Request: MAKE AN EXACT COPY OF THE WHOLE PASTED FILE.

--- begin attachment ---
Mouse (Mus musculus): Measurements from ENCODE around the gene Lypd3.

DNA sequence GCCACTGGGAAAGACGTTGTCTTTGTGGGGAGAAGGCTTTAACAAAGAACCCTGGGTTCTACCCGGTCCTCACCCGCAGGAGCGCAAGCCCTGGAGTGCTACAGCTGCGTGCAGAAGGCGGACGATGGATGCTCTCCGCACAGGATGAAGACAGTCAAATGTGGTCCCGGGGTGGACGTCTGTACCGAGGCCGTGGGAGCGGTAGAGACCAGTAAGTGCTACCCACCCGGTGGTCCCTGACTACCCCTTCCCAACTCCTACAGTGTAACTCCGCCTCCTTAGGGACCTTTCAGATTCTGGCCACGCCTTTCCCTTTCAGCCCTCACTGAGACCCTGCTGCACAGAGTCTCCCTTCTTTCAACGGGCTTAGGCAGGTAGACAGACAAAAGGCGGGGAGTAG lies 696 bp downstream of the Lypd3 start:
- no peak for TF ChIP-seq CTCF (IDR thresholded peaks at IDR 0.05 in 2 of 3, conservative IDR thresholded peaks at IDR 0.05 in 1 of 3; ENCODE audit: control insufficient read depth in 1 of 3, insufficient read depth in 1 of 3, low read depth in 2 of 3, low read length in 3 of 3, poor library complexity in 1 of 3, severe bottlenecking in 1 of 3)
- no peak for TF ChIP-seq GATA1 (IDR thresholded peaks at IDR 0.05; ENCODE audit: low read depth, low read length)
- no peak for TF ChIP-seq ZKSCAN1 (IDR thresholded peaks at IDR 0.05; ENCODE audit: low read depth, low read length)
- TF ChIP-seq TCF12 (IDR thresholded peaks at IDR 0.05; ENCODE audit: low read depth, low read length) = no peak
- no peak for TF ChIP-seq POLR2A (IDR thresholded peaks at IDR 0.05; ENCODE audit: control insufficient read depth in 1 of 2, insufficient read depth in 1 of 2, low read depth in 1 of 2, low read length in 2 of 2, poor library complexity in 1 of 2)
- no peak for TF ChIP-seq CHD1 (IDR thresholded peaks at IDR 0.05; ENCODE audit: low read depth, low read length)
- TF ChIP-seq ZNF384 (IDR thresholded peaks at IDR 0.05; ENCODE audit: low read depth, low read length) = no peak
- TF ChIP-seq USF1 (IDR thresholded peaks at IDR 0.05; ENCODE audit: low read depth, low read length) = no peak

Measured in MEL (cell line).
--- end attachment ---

Mouse (Mus musculus): Measurements from ENCODE around the gene Lypd3.

DNA sequence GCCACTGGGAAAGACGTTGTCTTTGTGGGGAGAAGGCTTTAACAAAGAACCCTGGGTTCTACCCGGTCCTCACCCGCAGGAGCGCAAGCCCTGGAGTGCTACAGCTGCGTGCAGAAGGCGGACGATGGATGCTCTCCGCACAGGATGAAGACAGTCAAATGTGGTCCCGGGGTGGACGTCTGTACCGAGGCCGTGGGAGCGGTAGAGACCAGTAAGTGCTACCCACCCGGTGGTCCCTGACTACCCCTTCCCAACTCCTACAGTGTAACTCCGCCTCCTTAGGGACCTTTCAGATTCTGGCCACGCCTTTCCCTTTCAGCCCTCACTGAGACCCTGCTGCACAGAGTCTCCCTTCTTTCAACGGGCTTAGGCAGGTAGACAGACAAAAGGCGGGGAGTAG lies 696 bp downstream of the Lypd3 start:
- no peak for TF ChIP-seq CTCF (IDR thresholded peaks at IDR 0.05 in 2 of 3, conservative IDR thresholded peaks at IDR 0.05 in 1 of 3; ENCODE audit: control insufficient read depth in 1 of 3, insufficient read depth in 1 of 3, low read depth in 2 of 3, low read length in 3 of 3, poor library complexity in 1 of 3, severe bottlenecking in 1 of 3)
- no peak for TF ChIP-seq GATA1 (IDR thresholded peaks at IDR 0.05; ENCODE audit: low read depth, low read length)
- no peak for TF ChIP-seq ZKSCAN1 (IDR thresholded peaks at IDR 0.05; ENCODE audit: low read depth, low read length)
- TF ChIP-seq TCF12 (IDR thresholded peaks at IDR 0.05; ENCODE audit: low read depth, low read length) = no peak
- no peak for TF ChIP-seq POLR2A (IDR thresholded peaks at IDR 0.05; ENCODE audit: control insufficient read depth in 1 of 2, insufficient read depth in 1 of 2, low read depth in 1 of 2, low read length in 2 of 2, poor library complexity in 1 of 2)
- no peak for TF ChIP-seq CHD1 (IDR thresholded peaks at IDR 0.05; ENCODE audit: low read depth, low read length)
- TF ChIP-seq ZNF384 (IDR thresholded peaks at IDR 0.05; ENCODE audit: low read depth, low read length) = no peak
- TF ChIP-seq USF1 (IDR thresholded peaks at IDR 0.05; ENCODE audit: low read depth, low read length) = no peak

Measured in MEL (cell line).